Mr. Foote sticks pretty much to his Harrison world, which he has probed in most of his work. In The Old Friends, the Signature in New York has offered a superb company to breathe life into his rich characters. Betty Buckley and Hallie Foote (Mr. Foote’s daughter and major muse) head up a company that includes Cotter Smith, Lois Smith, Veanne Cox, Adam LeFevre, Sean Lyons, Melle Powers right down to Novella Nelson, now playing “Hattie, the maid”. She brings dignity and a sense of belonging to this role, small as it is. As servant to the very wealthy control freak Gertrude Hayhurst Sylvester Tatliff, her brief scene with Ms. Buckley brings yet another color to the colorful Gertrude.
By evening’s end, Buckley has used the entire palate to play Gertrude, and makes us wonder why she’s never tackled Alexandra del Lago in Sweet Bird of Youth or Regina Giddens in The Little Foxes. She did get to play Norma Desmond in the musical Sunset Boulevard but it was a treat to see her create this tasty dish without the benefit of music or lyrics.
Hallie Foote’s attack on Sybil is just right, ramrod stiff and content to live simply and on her own terms. She would seem like an easy mark for the more needy and experienced Gertrude, but again, Mr. Foote knows how to surprise us. Veanne Cox has taken the shallow fashion plate Julia Price, wealthy rival to Gertrude and turned her into a very big fish in the very small pond called Harrison. Cotter Smith has captured “Howard”, younger brother to Gertrude’s first husband, another solid rock of a character who speaks softly but ultimately carries a big stick. Lois Smith, in her 80s, is a force as the impoverished matriarch of this clan, who must suffer the indignities of dependence until she too finds a way out. Everyone in the company contributes to this rich stew of a play.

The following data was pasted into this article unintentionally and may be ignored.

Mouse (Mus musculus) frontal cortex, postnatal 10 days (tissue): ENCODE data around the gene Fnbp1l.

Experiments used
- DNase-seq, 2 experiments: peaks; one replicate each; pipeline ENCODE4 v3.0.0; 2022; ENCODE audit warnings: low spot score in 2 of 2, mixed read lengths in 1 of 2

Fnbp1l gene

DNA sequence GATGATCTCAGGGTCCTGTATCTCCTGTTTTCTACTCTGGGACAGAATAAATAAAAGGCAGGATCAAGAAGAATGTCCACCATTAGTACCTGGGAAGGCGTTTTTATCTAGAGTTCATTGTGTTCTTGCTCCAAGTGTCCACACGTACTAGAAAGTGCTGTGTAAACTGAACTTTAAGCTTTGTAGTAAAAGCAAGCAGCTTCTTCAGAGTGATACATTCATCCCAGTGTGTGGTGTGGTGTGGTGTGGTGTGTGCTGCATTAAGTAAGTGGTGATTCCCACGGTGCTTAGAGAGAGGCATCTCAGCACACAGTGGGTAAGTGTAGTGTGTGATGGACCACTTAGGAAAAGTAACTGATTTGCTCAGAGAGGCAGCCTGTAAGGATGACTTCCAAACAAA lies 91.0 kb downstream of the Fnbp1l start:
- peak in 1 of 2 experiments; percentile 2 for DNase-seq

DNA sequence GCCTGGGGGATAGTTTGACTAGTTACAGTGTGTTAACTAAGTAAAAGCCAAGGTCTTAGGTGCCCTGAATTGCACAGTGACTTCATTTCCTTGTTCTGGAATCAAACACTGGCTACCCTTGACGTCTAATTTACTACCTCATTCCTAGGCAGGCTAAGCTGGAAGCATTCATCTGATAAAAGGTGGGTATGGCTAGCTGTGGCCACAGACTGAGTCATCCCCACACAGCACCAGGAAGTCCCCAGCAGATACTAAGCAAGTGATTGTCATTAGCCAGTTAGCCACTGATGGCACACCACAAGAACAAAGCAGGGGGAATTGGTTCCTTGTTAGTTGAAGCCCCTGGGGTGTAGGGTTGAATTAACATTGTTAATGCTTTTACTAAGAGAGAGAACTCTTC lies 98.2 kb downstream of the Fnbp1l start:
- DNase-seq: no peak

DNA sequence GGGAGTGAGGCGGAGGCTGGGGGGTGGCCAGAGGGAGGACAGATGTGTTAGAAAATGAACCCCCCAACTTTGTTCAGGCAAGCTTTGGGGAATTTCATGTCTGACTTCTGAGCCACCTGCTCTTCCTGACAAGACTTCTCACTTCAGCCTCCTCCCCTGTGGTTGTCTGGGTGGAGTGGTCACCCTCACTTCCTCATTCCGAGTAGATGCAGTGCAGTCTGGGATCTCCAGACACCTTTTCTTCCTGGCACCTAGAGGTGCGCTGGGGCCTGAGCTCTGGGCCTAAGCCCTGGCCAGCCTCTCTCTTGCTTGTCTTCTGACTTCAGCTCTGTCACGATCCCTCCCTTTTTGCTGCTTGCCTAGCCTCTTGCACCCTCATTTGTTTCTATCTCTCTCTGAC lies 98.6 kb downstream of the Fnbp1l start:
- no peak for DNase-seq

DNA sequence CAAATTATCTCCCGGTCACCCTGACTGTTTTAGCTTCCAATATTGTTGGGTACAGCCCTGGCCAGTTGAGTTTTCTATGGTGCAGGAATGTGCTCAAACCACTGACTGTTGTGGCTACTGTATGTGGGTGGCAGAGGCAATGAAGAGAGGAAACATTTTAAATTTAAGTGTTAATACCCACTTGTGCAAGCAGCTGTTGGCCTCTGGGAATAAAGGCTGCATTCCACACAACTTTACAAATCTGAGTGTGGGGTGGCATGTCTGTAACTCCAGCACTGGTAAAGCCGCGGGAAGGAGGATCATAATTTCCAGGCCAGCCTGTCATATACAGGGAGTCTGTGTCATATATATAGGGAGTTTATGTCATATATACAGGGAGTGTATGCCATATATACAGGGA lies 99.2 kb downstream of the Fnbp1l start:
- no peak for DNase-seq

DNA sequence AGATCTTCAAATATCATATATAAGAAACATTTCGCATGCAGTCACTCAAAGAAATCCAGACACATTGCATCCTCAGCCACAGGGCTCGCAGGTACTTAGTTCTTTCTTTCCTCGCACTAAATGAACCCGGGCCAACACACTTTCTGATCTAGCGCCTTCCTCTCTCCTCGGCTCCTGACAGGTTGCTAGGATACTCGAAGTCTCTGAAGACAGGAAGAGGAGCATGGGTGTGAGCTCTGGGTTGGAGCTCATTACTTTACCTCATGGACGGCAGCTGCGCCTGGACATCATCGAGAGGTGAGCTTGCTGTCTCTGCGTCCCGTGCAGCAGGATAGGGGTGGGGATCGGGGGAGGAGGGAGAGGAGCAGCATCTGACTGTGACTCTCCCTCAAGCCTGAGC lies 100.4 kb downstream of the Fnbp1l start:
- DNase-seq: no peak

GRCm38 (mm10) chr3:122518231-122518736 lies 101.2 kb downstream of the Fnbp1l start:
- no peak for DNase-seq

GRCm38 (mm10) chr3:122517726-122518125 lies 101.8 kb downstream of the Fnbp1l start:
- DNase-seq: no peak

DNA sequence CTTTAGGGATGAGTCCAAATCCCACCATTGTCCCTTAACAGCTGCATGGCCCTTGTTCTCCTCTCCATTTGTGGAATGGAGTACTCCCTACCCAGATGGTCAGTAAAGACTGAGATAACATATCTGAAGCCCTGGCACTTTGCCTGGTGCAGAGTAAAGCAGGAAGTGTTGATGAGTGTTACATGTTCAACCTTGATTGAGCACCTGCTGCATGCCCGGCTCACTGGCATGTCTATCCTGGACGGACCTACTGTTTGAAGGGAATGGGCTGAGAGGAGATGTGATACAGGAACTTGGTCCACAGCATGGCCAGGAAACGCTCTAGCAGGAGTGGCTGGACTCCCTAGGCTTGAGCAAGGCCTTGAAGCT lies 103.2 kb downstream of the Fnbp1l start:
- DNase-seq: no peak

I would think that after the extended run at the Signature, the play will at long last find a home in the regional theatres across the country for in my opinion it’s right up there with the best of Letts, Lanford Wilson, A.R.Gurney, Clifford Odets, August Wilson and others who have captured segments of American society in plays that will inform and entertain us forever.
The Old Friends is onstage at The Pershing Square Signature Center/Irene Diamond Stage, 480 West 42nd Street, NYC.
Details and tickets.
Richard Seff, Broadway performer, agent, playwright, librettist, columnist adds novelist to his string of accomplishments, with the publication of his first novel, TAKE A GIANT STEP. His first book, Supporting Player: My Life Upon the Wicked Stage, celebrates his lifetime on stage and behind the scenes. Both books are available through online booksellers, including Amazon.com.
He has also written the book to SHINE! The Horatio Alger Musical which was a triple prize winner at the New York Musical Theatre Festival (NYMF).
Each year, Actors Equity recognizes the year’s most outstanding supporting player with, appropriately enough, the Richard Seff Award.
He is a member of the Outer Critics Circle.